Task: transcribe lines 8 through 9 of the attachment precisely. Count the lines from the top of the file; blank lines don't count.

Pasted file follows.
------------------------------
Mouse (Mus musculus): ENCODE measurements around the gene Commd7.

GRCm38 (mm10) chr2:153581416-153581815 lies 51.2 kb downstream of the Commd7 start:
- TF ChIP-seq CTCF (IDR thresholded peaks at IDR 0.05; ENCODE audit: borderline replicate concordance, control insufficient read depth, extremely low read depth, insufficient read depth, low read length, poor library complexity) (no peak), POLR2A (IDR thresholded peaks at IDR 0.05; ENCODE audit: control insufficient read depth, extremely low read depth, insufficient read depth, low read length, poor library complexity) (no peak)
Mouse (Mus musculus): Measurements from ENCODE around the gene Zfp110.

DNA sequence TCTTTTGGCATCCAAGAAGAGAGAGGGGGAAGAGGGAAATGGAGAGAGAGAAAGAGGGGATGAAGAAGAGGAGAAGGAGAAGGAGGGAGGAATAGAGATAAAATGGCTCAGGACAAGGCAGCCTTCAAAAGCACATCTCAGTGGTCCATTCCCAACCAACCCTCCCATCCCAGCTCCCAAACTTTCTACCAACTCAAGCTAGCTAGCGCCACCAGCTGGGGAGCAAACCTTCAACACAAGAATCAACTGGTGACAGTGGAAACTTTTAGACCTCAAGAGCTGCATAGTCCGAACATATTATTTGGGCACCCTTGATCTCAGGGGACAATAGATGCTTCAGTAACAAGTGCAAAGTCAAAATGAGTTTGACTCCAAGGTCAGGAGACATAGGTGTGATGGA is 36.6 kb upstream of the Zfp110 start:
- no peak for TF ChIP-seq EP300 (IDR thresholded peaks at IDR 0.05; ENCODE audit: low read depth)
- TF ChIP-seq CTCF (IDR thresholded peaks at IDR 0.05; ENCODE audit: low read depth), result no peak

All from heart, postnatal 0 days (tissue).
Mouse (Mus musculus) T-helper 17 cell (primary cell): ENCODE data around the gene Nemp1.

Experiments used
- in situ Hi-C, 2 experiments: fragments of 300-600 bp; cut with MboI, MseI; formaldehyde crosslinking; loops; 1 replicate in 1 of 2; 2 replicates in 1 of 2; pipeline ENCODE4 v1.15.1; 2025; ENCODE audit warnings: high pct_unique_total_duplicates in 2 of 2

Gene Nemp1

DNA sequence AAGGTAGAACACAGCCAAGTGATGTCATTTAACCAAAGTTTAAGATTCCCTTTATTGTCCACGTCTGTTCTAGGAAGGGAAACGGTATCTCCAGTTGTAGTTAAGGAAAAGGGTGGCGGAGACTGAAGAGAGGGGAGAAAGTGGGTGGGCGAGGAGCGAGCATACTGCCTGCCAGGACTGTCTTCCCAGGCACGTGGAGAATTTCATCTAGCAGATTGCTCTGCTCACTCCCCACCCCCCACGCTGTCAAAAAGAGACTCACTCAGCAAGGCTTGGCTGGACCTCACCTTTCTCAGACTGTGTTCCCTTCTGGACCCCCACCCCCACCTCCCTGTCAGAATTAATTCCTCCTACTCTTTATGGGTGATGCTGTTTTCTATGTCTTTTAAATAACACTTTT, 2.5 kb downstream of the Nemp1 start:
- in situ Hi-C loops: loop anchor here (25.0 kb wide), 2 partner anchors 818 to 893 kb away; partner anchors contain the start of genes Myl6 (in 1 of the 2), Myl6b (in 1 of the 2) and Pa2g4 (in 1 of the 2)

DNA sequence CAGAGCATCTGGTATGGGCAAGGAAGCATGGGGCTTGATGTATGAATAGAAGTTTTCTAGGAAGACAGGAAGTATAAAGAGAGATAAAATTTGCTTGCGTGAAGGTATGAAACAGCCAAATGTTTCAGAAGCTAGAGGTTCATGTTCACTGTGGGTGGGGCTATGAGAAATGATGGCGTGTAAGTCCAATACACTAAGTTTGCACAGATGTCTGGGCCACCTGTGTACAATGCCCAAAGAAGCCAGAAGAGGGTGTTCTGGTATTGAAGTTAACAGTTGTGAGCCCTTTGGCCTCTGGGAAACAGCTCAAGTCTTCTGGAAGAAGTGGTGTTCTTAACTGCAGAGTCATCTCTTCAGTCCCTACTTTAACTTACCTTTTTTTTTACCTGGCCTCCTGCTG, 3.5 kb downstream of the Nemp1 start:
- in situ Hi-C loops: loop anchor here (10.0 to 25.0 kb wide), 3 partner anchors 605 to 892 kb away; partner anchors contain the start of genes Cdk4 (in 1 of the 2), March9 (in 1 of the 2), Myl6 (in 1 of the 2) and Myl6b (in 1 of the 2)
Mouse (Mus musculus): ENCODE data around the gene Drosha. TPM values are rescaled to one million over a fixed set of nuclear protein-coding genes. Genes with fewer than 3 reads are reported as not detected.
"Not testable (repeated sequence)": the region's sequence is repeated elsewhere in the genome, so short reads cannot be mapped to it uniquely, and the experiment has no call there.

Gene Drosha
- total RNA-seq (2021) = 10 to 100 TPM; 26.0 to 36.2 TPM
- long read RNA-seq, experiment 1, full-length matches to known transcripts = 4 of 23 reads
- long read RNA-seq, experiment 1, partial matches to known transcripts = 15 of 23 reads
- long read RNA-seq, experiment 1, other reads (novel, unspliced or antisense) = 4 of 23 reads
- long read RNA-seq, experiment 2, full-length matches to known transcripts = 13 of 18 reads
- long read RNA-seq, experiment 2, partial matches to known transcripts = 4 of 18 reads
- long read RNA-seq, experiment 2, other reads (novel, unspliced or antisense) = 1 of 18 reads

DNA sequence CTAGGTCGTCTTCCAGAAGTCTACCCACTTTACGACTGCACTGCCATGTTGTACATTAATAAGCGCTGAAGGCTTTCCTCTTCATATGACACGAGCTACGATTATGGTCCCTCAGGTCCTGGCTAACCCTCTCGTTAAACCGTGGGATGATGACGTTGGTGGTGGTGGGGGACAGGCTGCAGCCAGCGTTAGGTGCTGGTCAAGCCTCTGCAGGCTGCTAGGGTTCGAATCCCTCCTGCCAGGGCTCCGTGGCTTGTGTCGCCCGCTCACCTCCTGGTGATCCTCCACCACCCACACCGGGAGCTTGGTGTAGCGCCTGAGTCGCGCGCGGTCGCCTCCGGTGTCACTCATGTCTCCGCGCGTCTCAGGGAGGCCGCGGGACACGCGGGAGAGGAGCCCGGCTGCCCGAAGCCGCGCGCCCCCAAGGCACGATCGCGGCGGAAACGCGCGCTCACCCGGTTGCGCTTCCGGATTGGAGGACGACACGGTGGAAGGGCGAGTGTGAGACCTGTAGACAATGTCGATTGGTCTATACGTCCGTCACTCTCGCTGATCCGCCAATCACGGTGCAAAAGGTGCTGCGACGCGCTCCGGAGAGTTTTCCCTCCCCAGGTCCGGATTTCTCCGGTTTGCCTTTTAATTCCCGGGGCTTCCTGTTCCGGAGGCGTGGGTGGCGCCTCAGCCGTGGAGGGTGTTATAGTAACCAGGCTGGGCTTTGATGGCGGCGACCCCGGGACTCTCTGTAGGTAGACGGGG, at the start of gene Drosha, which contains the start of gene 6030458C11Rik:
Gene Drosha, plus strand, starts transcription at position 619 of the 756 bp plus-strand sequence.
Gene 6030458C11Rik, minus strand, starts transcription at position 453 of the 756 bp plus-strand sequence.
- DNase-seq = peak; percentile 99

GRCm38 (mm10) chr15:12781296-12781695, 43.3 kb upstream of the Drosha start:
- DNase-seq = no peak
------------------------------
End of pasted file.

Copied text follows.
All from heart, postnatal 0 days (tissue).
Mouse (Mus musculus) T-helper 17 cell (primary cell): ENCODE data around the gene Nemp1.